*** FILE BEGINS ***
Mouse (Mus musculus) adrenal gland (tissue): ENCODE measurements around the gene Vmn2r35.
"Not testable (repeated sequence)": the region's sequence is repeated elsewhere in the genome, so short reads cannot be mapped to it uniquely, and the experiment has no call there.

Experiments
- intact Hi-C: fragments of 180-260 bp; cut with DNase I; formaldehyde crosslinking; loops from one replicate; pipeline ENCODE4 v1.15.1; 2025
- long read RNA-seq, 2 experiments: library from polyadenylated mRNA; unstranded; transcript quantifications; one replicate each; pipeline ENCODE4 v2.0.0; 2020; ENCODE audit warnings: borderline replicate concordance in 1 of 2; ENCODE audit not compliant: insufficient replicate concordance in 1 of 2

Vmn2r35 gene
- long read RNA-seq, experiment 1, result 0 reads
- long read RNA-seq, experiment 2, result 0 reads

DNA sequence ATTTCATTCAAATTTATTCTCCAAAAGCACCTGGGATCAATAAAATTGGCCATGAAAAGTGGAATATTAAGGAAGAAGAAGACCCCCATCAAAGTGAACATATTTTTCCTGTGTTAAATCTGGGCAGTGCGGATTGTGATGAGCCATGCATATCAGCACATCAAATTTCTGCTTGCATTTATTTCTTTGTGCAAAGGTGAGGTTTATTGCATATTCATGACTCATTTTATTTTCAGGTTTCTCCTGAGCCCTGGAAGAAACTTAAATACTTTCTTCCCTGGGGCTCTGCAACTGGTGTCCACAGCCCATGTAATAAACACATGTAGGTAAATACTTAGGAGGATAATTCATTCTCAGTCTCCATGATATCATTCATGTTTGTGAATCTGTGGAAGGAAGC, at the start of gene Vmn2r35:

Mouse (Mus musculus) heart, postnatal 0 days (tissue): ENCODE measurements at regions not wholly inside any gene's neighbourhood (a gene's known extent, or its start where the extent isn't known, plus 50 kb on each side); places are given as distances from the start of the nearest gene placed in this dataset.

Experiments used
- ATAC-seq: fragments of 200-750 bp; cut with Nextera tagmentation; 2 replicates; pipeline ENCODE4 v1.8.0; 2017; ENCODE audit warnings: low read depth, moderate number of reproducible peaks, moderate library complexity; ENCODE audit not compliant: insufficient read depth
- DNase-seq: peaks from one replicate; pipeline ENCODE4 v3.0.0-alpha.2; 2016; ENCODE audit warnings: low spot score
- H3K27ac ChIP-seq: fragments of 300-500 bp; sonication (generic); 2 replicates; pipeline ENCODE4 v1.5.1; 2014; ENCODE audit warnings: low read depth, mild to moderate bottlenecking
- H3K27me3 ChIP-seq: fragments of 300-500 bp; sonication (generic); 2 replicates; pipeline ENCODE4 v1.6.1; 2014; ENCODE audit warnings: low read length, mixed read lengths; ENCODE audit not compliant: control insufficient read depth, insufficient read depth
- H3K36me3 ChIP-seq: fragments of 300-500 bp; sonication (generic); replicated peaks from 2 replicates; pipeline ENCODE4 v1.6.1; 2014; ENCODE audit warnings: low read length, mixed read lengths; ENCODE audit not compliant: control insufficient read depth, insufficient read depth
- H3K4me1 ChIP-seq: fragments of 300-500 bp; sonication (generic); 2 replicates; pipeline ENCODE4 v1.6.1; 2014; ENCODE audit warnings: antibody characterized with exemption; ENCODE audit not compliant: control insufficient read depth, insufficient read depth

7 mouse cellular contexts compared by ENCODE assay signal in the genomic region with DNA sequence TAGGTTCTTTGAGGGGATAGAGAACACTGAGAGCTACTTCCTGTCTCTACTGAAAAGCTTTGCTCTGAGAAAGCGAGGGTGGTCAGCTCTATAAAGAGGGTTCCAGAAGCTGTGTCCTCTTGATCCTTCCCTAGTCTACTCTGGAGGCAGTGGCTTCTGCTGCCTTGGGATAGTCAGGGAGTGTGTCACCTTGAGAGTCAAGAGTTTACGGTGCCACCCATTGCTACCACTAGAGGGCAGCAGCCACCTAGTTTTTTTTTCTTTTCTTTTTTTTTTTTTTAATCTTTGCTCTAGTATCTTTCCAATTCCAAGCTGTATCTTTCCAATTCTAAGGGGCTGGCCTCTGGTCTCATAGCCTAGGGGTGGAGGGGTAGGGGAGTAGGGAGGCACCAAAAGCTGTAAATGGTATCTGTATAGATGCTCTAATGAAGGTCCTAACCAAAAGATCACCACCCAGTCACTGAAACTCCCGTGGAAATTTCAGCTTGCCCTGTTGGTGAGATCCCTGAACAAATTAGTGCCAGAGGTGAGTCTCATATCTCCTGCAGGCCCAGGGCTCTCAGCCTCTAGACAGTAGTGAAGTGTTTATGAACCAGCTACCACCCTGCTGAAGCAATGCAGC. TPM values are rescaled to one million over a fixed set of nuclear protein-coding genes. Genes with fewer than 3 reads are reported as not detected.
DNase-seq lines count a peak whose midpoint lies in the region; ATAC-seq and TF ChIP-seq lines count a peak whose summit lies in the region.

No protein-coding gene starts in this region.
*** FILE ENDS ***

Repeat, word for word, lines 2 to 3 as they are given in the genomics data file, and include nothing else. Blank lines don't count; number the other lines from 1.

"Not testable (repeated sequence)": the region's sequence is repeated elsewhere in the genome, so short reads cannot be mapped to it uniquely, and the experiment has no call there.

Experiments